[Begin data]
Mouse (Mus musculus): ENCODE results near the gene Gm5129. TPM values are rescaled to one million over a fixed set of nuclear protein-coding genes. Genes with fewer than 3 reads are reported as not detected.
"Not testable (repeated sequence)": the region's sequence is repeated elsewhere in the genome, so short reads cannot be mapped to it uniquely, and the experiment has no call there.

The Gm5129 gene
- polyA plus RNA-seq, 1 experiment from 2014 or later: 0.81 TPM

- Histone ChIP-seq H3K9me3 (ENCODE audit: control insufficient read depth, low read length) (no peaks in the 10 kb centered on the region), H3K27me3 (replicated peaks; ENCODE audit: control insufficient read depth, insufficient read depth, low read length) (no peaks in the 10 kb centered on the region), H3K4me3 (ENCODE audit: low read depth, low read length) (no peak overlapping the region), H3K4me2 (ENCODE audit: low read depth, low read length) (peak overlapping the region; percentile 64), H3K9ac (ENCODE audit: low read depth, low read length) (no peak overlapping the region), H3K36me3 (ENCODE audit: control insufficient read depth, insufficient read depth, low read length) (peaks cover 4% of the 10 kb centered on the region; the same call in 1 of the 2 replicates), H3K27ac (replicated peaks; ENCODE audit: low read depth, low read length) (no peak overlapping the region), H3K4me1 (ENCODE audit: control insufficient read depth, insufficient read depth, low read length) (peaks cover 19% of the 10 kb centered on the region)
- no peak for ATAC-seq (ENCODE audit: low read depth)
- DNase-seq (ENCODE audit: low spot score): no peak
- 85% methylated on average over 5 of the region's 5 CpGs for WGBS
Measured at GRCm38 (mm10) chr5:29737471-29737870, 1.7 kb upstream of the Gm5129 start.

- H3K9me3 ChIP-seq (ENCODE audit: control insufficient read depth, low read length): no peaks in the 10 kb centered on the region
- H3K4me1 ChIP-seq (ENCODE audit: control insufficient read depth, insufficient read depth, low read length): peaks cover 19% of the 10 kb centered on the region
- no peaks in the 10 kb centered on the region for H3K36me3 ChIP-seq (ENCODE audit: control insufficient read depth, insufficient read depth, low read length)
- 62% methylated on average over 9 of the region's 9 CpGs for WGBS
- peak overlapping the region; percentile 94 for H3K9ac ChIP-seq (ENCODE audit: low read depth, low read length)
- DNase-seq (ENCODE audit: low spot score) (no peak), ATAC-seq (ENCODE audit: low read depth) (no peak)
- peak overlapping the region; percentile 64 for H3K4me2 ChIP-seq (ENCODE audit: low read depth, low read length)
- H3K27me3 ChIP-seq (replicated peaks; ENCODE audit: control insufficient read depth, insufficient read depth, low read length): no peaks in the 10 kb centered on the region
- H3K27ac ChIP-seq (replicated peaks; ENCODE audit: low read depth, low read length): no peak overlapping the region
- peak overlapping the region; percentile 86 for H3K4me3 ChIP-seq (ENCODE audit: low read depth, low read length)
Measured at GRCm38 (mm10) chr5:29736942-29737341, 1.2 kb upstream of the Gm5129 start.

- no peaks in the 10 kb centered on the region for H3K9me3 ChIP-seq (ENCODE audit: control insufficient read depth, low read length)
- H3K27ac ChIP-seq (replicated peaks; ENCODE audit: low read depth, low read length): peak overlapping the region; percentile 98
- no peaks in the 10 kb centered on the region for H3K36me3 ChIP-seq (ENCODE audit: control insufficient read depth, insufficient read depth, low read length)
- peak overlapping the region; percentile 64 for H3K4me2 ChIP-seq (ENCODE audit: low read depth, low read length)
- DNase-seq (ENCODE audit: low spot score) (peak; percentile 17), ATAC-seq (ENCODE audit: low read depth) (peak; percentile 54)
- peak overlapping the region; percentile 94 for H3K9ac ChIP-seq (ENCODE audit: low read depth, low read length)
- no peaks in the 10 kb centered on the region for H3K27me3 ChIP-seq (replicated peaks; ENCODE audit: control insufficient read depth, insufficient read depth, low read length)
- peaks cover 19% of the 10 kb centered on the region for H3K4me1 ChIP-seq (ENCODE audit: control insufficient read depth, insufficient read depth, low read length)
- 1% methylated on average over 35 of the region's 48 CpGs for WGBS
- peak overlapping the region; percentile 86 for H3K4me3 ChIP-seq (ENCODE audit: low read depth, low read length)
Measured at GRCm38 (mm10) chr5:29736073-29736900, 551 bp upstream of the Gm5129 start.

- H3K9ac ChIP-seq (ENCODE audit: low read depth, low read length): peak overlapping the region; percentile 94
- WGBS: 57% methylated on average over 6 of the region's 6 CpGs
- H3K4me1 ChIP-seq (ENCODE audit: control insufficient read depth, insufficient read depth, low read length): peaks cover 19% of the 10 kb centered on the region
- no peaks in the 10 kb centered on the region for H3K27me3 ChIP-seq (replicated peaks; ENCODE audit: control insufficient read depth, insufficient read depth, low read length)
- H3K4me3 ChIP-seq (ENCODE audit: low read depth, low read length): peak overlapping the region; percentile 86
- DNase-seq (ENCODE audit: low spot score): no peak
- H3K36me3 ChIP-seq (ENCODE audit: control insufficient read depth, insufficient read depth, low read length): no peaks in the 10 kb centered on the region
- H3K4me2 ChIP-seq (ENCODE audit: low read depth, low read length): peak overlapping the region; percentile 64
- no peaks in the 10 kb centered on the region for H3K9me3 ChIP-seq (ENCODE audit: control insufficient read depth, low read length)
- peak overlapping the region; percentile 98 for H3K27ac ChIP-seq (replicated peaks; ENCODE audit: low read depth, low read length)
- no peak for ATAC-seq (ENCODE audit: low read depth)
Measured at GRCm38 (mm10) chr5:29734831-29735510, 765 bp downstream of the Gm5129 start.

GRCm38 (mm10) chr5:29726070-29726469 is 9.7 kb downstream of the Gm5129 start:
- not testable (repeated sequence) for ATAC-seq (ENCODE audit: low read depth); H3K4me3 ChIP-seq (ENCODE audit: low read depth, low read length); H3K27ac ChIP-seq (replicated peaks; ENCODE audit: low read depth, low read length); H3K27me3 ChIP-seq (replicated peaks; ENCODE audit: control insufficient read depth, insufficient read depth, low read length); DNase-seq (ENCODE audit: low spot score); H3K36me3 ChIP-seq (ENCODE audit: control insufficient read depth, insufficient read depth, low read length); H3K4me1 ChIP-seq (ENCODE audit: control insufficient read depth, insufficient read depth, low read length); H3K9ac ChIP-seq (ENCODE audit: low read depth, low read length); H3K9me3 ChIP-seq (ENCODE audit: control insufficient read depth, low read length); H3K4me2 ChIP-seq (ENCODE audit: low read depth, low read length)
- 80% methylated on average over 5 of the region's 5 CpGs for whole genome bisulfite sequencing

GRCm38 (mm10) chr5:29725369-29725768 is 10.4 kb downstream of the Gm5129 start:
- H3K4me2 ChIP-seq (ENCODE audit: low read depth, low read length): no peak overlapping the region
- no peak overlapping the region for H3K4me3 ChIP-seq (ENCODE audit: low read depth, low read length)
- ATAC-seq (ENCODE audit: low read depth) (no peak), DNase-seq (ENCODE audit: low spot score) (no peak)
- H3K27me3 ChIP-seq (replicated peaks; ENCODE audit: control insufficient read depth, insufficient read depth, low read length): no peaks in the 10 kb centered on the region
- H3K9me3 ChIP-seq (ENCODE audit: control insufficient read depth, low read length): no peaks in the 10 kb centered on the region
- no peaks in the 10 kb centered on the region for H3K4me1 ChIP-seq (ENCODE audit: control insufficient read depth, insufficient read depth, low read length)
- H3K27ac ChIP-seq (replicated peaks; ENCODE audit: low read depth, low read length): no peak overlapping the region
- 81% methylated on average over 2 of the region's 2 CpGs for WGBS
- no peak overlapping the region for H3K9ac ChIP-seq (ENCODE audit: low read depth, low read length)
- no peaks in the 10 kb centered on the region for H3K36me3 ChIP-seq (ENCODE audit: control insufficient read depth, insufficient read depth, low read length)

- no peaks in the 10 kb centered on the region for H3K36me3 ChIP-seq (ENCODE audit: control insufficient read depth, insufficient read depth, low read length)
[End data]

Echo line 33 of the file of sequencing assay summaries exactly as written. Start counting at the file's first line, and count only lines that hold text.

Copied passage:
- WGBS: 57% methylated on average over 6 of the region's 6 CpGs